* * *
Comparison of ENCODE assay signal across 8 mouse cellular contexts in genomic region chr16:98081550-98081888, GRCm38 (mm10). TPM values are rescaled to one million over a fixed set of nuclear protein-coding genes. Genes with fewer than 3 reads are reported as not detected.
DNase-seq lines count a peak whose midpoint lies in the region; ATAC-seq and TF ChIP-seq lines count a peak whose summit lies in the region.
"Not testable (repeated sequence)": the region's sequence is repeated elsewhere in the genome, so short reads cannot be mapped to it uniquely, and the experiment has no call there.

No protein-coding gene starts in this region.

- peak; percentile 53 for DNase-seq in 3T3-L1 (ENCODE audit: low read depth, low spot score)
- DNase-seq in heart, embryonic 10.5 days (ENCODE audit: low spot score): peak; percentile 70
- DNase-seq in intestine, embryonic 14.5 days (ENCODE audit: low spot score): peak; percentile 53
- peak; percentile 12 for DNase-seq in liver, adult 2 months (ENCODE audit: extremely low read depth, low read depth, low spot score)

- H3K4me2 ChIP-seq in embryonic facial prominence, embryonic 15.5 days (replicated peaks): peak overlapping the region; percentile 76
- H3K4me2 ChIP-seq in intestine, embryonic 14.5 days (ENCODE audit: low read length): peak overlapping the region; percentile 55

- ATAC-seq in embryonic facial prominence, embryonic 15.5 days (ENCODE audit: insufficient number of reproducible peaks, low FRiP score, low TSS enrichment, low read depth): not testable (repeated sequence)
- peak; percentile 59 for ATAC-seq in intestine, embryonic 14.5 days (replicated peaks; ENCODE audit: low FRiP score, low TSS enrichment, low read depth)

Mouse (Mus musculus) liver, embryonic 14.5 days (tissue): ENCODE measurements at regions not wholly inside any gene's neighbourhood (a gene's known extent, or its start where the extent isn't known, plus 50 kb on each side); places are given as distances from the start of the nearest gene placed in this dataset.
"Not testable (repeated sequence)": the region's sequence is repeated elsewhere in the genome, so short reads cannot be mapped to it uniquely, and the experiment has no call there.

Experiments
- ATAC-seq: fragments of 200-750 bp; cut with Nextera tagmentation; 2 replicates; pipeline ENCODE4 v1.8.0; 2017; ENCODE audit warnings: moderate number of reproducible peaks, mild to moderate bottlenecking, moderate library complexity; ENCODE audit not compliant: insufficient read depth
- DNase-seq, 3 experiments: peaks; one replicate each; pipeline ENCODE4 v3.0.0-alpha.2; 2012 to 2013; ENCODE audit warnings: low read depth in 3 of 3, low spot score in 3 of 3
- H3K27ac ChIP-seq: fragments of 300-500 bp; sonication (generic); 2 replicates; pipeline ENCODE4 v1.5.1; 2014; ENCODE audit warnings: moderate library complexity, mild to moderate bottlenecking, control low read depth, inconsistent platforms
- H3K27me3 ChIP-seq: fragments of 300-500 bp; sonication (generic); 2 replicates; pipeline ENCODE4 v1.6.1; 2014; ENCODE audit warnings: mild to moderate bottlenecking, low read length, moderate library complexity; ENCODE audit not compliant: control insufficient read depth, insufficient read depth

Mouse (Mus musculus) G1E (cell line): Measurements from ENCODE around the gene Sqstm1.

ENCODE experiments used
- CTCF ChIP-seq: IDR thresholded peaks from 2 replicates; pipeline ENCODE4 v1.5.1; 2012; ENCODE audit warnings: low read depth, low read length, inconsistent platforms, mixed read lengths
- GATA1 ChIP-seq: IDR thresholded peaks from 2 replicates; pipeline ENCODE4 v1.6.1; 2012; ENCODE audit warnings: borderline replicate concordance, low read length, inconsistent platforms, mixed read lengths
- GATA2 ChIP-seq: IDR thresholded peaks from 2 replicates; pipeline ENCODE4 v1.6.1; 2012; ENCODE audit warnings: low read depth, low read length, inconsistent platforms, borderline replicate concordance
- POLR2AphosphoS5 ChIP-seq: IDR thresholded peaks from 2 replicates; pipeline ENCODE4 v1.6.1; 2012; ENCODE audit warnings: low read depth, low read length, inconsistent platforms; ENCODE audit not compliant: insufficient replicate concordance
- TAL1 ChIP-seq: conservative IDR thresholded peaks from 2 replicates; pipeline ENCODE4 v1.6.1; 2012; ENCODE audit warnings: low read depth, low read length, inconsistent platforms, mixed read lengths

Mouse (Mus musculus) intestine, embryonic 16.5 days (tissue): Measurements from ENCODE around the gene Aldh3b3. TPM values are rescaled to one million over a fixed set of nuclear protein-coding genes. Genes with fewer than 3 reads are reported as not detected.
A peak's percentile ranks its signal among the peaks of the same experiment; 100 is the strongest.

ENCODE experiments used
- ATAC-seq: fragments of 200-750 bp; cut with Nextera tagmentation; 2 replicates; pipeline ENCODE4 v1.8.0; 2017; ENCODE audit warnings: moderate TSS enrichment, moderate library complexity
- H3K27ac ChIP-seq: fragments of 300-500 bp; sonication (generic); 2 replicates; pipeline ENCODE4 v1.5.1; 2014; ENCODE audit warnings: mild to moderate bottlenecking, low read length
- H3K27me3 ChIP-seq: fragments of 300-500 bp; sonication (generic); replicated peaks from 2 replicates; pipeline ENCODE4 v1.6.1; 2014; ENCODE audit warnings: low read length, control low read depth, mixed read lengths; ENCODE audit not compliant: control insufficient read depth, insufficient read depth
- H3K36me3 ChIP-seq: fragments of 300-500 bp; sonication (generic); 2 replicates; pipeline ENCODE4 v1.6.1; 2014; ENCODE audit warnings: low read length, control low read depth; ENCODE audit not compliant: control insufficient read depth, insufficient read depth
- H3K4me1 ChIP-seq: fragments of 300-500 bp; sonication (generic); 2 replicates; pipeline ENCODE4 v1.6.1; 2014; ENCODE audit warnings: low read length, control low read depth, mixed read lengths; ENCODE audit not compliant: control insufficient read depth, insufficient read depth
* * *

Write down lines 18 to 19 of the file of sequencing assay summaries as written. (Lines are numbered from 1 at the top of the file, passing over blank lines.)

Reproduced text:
- H3K27ac ChIP-seq: fragments of 300-500 bp; sonication (generic); 2 replicates; pipeline ENCODE4 v1.5.1; 2014; ENCODE audit warnings: moderate library complexity, mild to moderate bottlenecking, control low read depth, inconsistent platforms
- H3K27me3 ChIP-seq: fragments of 300-500 bp; sonication (generic); 2 replicates; pipeline ENCODE4 v1.6.1; 2014; ENCODE audit warnings: mild to moderate bottlenecking, low read length, moderate library complexity; ENCODE audit not compliant: control insufficient read depth, insufficient read depth